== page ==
To me, that means making a plan. I can get easily get wrapped up in my work or in what I want to accomplish this week. But as I’m looking at my goals for the week, one of the first things I’m trying to train myself to ask is, “how can I be a help to Keith this week?” What does he have on this week that could be a stressor for him, and how can I help to alleviate that? What are his goals for this week–with health, with his spiritual life, with his work life–and how can I be a part of helping him meet those goals?

Even writing this I’m feeling convicted that I don’t know the answers to some of that (I don’t know what he’s trying to accomplish in his work life this week!). And I really should. Because of all people on the face of this earth, the one that I am called first and foremost to serve–before my kids, before any boss, before my parents–is my husband.

Friendship is not a substitute for serving

I am all for pursuing a friendship with our husbands so that we feel close to them, but sometimes I think that we women aim for friendship, thinking that this is the pinnacle of success in marriage. When we feel close, like we are laughing and doing things together, then everything else is okay.

And certainly friendship should be one of our big aims. We are to keep spending time together and preventing that drift.

But friendship helps us to feel better about the relationship. It isn’t really an other-focused thing. It’s absolutely essential, and very good, but it isn’t everything. God also asks us to invest in our husbands’ lives, and to serve them. We could be having fun with our husbands and laughing with our husbands and spending a ton of time with our husbands without actually serving them intentionally.

(Shoot. Now I feel convicted again. I guess that means this must be a good post when it’s going to change how I act towards my husband, too!)

Last year I wrote a post about why my husband I grew apart for the previous three years. It wasn’t that there was anything wrong with our marriage; it was just that we were both busy, and frequently working in different cities, and we weren’t sharing anything together anymore.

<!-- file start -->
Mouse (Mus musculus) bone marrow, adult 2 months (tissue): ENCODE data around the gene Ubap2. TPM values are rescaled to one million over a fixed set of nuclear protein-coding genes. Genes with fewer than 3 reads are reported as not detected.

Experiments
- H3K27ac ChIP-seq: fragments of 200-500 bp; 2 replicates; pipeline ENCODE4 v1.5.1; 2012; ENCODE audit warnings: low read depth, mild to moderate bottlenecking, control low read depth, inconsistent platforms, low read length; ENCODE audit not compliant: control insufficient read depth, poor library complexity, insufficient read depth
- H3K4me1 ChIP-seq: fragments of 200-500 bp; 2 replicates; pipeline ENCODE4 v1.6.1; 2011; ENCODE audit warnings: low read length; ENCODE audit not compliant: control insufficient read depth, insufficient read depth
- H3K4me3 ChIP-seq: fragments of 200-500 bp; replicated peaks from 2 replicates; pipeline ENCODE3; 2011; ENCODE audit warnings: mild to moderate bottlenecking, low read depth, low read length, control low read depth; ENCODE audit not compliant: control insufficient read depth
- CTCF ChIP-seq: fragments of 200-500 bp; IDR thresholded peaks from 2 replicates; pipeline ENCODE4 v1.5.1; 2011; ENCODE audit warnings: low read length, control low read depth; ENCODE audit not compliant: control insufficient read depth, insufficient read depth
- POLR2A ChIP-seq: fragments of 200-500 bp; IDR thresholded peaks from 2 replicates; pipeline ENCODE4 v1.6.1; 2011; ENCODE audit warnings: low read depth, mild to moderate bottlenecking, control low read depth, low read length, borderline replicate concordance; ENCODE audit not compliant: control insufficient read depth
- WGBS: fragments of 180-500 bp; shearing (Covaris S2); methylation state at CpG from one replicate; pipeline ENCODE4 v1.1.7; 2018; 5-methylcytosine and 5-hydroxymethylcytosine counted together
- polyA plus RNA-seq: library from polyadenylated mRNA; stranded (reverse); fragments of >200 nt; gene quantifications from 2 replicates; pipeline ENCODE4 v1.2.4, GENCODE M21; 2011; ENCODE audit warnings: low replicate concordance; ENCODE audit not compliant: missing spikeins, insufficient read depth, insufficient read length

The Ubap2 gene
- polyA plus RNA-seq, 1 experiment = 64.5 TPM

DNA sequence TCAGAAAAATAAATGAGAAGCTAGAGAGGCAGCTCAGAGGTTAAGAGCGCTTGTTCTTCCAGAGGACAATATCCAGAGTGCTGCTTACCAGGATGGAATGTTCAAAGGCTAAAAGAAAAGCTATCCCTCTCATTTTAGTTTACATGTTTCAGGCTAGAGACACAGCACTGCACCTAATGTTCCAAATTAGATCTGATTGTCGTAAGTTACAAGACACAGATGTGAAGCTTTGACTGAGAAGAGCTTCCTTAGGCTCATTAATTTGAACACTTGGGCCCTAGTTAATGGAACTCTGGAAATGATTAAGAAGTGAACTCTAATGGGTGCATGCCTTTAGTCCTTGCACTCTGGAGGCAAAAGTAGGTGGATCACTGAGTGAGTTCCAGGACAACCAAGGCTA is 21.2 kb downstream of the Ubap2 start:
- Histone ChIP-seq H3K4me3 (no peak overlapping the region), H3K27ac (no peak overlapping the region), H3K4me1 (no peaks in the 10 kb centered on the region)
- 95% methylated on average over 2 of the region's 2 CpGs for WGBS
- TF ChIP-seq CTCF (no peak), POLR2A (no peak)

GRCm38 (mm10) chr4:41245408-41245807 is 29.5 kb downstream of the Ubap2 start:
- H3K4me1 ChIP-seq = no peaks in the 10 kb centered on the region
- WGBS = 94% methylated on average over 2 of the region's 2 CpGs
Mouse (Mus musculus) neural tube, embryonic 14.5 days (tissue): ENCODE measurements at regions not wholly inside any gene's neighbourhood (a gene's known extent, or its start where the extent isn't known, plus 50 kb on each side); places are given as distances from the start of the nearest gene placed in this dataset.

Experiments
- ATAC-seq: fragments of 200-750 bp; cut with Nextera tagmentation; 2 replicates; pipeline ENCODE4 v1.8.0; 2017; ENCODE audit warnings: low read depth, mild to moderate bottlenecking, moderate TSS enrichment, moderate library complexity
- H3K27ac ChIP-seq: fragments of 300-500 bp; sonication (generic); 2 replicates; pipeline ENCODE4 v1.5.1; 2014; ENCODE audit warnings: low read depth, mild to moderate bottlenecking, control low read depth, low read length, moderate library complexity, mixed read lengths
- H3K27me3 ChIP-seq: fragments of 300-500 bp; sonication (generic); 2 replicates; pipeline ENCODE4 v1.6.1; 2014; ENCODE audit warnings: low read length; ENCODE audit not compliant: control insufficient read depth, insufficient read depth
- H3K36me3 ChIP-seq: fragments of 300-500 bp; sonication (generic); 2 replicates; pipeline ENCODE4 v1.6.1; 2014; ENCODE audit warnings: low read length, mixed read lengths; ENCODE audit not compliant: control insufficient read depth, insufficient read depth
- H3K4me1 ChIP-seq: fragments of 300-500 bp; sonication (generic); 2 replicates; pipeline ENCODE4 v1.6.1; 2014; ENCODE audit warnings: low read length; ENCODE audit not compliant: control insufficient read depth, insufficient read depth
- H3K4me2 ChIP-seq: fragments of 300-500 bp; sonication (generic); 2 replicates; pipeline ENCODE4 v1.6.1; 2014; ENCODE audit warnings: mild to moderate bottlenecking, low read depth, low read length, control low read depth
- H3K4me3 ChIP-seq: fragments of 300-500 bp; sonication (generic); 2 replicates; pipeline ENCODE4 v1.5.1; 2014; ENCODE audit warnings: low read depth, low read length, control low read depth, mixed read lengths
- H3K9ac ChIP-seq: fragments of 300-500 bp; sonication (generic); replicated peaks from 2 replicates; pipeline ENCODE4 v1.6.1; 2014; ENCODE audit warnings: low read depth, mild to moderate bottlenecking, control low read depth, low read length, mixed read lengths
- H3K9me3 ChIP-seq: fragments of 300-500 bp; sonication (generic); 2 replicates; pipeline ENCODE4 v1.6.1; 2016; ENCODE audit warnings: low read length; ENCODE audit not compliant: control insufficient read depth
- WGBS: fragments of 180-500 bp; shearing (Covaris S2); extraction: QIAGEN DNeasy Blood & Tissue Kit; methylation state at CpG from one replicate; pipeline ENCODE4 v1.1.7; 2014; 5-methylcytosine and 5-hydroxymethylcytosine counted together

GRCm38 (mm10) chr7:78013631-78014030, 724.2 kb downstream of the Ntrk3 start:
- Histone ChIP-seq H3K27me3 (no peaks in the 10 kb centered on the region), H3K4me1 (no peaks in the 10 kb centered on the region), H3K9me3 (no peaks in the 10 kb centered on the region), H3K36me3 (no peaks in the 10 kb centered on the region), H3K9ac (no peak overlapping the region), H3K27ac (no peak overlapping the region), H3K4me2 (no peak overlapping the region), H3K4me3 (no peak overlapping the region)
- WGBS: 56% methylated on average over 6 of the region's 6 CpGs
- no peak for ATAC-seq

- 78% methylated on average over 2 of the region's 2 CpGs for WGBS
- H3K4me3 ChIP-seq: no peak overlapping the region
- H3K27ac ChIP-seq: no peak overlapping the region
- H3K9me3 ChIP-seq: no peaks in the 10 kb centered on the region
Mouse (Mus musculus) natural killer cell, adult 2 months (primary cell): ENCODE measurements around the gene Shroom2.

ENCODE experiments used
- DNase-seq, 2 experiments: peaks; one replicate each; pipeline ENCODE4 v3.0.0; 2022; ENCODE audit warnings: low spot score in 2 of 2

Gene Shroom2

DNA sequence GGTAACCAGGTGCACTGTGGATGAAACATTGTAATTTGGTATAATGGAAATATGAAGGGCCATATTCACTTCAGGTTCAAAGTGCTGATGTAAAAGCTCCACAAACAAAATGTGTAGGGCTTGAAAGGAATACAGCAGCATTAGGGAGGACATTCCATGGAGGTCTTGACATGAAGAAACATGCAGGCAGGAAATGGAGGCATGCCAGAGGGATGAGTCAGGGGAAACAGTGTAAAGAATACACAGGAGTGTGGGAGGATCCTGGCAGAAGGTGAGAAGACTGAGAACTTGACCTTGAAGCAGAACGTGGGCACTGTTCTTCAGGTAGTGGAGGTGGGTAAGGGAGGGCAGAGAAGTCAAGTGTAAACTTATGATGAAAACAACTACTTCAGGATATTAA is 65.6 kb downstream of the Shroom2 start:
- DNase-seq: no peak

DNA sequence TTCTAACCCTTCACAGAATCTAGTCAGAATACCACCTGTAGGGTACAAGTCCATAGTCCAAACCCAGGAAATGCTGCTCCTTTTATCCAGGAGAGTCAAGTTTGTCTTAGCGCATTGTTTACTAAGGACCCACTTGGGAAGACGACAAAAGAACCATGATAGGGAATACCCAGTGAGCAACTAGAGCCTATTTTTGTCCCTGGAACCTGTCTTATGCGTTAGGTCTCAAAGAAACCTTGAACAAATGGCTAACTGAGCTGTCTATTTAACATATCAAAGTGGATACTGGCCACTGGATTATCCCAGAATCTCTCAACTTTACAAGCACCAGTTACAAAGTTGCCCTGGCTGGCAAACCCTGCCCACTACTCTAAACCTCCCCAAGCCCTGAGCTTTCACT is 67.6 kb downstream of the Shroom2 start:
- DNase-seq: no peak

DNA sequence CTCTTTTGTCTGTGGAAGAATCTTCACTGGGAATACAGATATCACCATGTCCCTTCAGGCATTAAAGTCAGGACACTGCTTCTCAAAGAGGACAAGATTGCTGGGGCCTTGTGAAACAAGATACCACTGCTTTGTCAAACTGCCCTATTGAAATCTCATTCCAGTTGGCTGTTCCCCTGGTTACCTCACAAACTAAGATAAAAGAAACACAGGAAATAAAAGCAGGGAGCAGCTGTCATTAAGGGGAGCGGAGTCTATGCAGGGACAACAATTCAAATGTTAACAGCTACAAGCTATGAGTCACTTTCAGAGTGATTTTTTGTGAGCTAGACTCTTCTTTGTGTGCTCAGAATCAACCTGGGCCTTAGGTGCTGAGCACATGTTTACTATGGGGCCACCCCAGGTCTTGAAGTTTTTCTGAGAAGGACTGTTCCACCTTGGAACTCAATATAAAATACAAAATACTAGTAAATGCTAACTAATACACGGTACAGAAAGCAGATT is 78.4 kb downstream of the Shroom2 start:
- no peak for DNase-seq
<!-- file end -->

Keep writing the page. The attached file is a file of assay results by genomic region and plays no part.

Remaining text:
As I think about that time, though, God’s been starting to reveal another layer to it. During those years we still had fun together when we were together (though that wasn’t often enough). But the big thing was that we were leading separate lives. My emotional energy was being poured into my daughters and my work, and his into his work, and I wasn’t serving him. I wasn’t intentionally thinking about what he needed from me. We were still friends, but I wasn’t being proactive.

When we’re proactive, we pay attention to what’s happening in his life. More importantly, perhaps, we ask God to show us what He is doing in our husband’s life so that we can participate. We get excited about the things that excite him. We think about ways to bless him. We plan how to help him reach his goals.

If we aren’t intentional about how we can bless our husbands, then I think we’re missing out on God’s command to submit to our husbands.

This is the big thing in marriage that God asks us to do: to be intentional about serving our husbands. We’re to be our husband’s biggest cheerleaders, and the “suitable helper”, or “necessary ally”, to come alongside him and help him. We can’t do that if we only get around to thinking about him once the kids are asleep and the dishes are done. We can only do that when he is the primary person we think about and pay attention to.

And that means getting our eyes off of ourselves and our own hurts (without enabling abuse, of course), and thinking about him. In doing so, we change the dynamic of the marriage and make it far more likely that we’ll feel close.

By Sheila Wray Gregoire

Originally posted at